decoded_text = decode_image(img, magnitude_multiplier)

if orig_text == decoded_text:
print("PASSED ENCODING")

img.save(image_save_path)

else:

else:
print("Failed decoding...", len(orig_text), len(decoded_text))

• Whoops, I actually meant to rename graph. That's left over from me thinking about this like I was using a Graphics Java object. Dec 27 '19 at 20:10

This is a really nice problem, thanks for sharing your solution!

One of the really nice things about this problem is that if you use Python 3, you can use binary data natively. In my code below, I use Python 3's binary data capabilities heavily.

The most important thing to note:

Base 256 in Python is binary data.

While Python does have natural bin, oct, and hex methods, what we really want to do here is translate our strings to bytes arrays. If there were no other requirements, then this problem could be solved in one function-- it's that simple. However, the multiplier requires some internal conversion, and so the code below will account for that using the same structure in the original code.

Some minor things:

• Nice generator function. Fortunately, we can replicate the same behavior by importing itertools.product and carefully arranging the indices.
• In line with the bytes discussion above, we no longer need the functions from base_conversion.py. Everything can be logically contained in one file.
• In the original code, the string read from the file contained newlines '\n'. However, it was also using "\n".join(arr); meaning the resulting string had twice as many newlines. So if you immediately notice the images being different, I would imagine this is why.
• There are two functions for encoding the text, encode_text_orig which retains the spirit of the original encode_text function and encode_text_np which utilizes numpy to structure the bytes array. I'll leave it up to you which one to use, both are functional.
from typing import Tuple
import math
from itertools import product
import numpy as np

from PIL import Image, ImageDraw

EMPTY_PLACEHOLDER = (255, 255, 255)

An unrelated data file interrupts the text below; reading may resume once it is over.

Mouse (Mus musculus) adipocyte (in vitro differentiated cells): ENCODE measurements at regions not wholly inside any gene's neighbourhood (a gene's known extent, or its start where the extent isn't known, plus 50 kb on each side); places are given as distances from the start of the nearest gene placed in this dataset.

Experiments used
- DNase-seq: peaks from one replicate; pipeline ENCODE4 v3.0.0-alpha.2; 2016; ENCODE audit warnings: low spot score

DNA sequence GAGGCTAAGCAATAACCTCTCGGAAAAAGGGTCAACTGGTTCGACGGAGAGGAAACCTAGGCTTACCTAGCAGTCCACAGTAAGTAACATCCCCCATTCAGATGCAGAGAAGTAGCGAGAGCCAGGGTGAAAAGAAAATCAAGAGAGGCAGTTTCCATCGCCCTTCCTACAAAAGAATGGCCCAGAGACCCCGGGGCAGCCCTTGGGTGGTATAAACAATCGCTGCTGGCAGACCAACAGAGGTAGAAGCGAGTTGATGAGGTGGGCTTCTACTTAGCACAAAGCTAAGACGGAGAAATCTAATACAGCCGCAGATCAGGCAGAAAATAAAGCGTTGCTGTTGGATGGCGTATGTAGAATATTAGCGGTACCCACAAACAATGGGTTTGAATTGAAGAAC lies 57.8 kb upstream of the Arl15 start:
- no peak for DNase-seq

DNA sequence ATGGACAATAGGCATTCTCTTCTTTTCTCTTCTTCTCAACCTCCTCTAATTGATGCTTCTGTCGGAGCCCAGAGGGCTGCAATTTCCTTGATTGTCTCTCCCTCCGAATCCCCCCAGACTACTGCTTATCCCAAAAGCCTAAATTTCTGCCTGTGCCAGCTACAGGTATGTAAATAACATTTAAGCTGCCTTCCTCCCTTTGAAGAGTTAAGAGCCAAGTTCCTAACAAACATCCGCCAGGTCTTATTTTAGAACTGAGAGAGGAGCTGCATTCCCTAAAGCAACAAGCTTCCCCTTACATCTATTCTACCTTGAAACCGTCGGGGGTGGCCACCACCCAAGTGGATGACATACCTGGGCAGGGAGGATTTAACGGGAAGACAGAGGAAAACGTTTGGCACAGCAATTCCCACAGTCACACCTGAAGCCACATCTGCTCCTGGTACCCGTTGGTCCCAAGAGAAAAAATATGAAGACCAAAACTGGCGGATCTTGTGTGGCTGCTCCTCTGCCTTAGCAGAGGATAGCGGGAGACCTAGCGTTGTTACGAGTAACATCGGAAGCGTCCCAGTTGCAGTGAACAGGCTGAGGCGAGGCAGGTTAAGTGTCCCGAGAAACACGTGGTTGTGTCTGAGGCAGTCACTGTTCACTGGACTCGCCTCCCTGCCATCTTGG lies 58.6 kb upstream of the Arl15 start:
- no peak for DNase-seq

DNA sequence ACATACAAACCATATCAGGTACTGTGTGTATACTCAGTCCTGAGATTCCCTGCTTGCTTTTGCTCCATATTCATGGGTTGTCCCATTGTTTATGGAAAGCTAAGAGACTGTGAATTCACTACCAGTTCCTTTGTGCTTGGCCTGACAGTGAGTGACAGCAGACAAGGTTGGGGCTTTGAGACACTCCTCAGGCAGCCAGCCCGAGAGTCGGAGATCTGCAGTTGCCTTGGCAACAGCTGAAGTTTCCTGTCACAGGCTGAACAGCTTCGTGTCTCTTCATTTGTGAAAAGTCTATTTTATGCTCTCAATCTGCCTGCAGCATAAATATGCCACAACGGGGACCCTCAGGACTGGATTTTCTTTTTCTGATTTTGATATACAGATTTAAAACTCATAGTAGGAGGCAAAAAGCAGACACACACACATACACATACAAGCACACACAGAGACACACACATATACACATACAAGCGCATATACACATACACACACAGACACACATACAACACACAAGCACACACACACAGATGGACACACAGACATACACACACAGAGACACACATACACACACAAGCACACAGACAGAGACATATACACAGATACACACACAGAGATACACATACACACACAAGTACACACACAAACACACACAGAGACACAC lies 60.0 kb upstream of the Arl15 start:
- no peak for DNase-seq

ALPHALESS_TUPLE_LENGTH = len(EMPTY_PLACEHOLDER)

def _square_dimensions(text_len: int, difference=False) -> Tuple[int, int]:
width = math.ceil(math.sqrt(text_len))
height = math.ceil(text_len / width)

return width, height

def encode_text_orig(text: str, magnitude_multiplier: int = 1) -> Image.Image:
"""Returns an image where each character from the message is encoded as a colored pixel.
Travels left-right, top-down. Will attempt to make the image as square as possible.
magnitude_multiplier as multiplied by each character code prior to encoding."""
width, height = _square_dimensions(len(text))

img = Image.new("RGB", (width, height), EMPTY_PLACEHOLDER)
graph = ImageDraw.Draw(img)

for char, (x, y) in zip(text, product(range(height), range(width))):
code = ord(char) * magnitude_multiplier
color = code.to_bytes(ALPHALESS_TUPLE_LENGTH, 'big')

graph.point((y, x), tuple(color))

return img

def encode_text_np(text: str, magnitude_multiplier: int = 1) -> Image.Image:
"""Returns an image where each character from the message is encoded as a colored pixel.
Travels left-right, top-down. Will attempt to make the image as square as possible.
magnitude_multiplier as multiplied by each character code prior to encoding."""
width, height = _square_dimensions(len(text))

arr = np.full((width, height, 3), 255, dtype=np.uint8)

for char, (x, y) in zip(text, product(range(width), range(height))):
code = char * magnitude_multiplier
color = code.to_bytes(ALPHALESS_TUPLE_LENGTH, 'big')

arr[x, y] = tuple(color)

return Image.fromarray(arr)

def decode_image(img: Image.Image, magnitude_multiplier: int = 1) -> str:
"""Decodes an image produced by encode_text back into text.
Each character code is divided by magnitude_multiplier after decoding."""

decoded = []
for color in img.getdata():
if color == EMPTY_PLACEHOLDER:
break

decoded.append((int.from_bytes(color, 'big') // magnitude_multiplier).to_bytes(1, 'big'))

return b''.join(decoded)

SAMPLE_TEXT = "./clojure_core.clj"
ENCODED_SAVE_PATH = "./encoded.png"

# This is just a quick, messy way to test encoding/decoding
def test_encoding_decoding(magnitude_multiplier: int,
text_path: str = SAMPLE_TEXT,
image_save_path: str = ENCODED_SAVE_PATH
) -> None:
with open(text_path, 'rb') as f:

img = encode_text_np(orig_text, magnitude_multiplier)

img.show()

decoded_text = decode_image(img, magnitude_multiplier)

if orig_text == decoded_text:
print("PASSED ENCODING")

img.save(image_save_path)


• Ha, to_bytes + tuple is great. I can't believe I didn't know about that. Thanks. I'm going to leave this a couple days before I accept, but I appreciate the review. Dec 27 '19 at 23:44